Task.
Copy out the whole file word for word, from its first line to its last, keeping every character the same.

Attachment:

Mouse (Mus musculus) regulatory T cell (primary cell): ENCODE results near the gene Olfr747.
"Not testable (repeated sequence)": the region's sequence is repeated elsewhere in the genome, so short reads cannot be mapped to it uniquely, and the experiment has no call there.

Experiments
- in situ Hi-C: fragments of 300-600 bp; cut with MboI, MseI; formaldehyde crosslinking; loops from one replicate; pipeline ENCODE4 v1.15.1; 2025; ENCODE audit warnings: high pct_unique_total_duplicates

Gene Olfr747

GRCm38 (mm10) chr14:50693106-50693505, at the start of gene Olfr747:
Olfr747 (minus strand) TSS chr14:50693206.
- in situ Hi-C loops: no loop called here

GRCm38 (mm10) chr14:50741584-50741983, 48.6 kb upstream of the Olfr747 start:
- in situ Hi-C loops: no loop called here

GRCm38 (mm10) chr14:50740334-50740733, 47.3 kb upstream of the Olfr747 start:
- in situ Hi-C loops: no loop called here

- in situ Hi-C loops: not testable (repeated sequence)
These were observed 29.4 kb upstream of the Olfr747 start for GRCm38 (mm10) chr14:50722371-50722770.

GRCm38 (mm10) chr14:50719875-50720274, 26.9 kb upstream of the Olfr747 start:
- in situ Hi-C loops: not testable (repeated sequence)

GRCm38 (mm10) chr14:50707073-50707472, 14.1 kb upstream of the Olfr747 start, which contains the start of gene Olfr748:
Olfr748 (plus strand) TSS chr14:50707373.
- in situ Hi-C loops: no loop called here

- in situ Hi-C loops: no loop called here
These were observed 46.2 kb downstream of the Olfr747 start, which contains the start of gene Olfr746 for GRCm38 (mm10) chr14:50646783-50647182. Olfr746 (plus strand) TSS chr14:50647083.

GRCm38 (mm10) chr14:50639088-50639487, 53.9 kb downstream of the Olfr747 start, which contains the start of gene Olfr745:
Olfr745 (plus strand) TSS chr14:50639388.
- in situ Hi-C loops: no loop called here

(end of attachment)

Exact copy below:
Mouse (Mus musculus) regulatory T cell (primary cell): ENCODE results near the gene Olfr747.
"Not testable (repeated sequence)": the region's sequence is repeated elsewhere in the genome, so short reads cannot be mapped to it uniquely, and the experiment has no call there.

Experiments
- in situ Hi-C: fragments of 300-600 bp; cut with MboI, MseI; formaldehyde crosslinking; loops from one replicate; pipeline ENCODE4 v1.15.1; 2025; ENCODE audit warnings: high pct_unique_total_duplicates

Gene Olfr747

GRCm38 (mm10) chr14:50693106-50693505, at the start of gene Olfr747:
Olfr747 (minus strand) TSS chr14:50693206.
- in situ Hi-C loops: no loop called here

GRCm38 (mm10) chr14:50741584-50741983, 48.6 kb upstream of the Olfr747 start:
- in situ Hi-C loops: no loop called here

GRCm38 (mm10) chr14:50740334-50740733, 47.3 kb upstream of the Olfr747 start:
- in situ Hi-C loops: no loop called here

- in situ Hi-C loops: not testable (repeated sequence)
These were observed 29.4 kb upstream of the Olfr747 start for GRCm38 (mm10) chr14:50722371-50722770.

GRCm38 (mm10) chr14:50719875-50720274, 26.9 kb upstream of the Olfr747 start:
- in situ Hi-C loops: not testable (repeated sequence)

GRCm38 (mm10) chr14:50707073-50707472, 14.1 kb upstream of the Olfr747 start, which contains the start of gene Olfr748:
Olfr748 (plus strand) TSS chr14:50707373.
- in situ Hi-C loops: no loop called here

- in situ Hi-C loops: no loop called here
These were observed 46.2 kb downstream of the Olfr747 start, which contains the start of gene Olfr746 for GRCm38 (mm10) chr14:50646783-50647182. Olfr746 (plus strand) TSS chr14:50647083.

GRCm38 (mm10) chr14:50639088-50639487, 53.9 kb downstream of the Olfr747 start, which contains the start of gene Olfr745:
Olfr745 (plus strand) TSS chr14:50639388.
- in situ Hi-C loops: no loop called here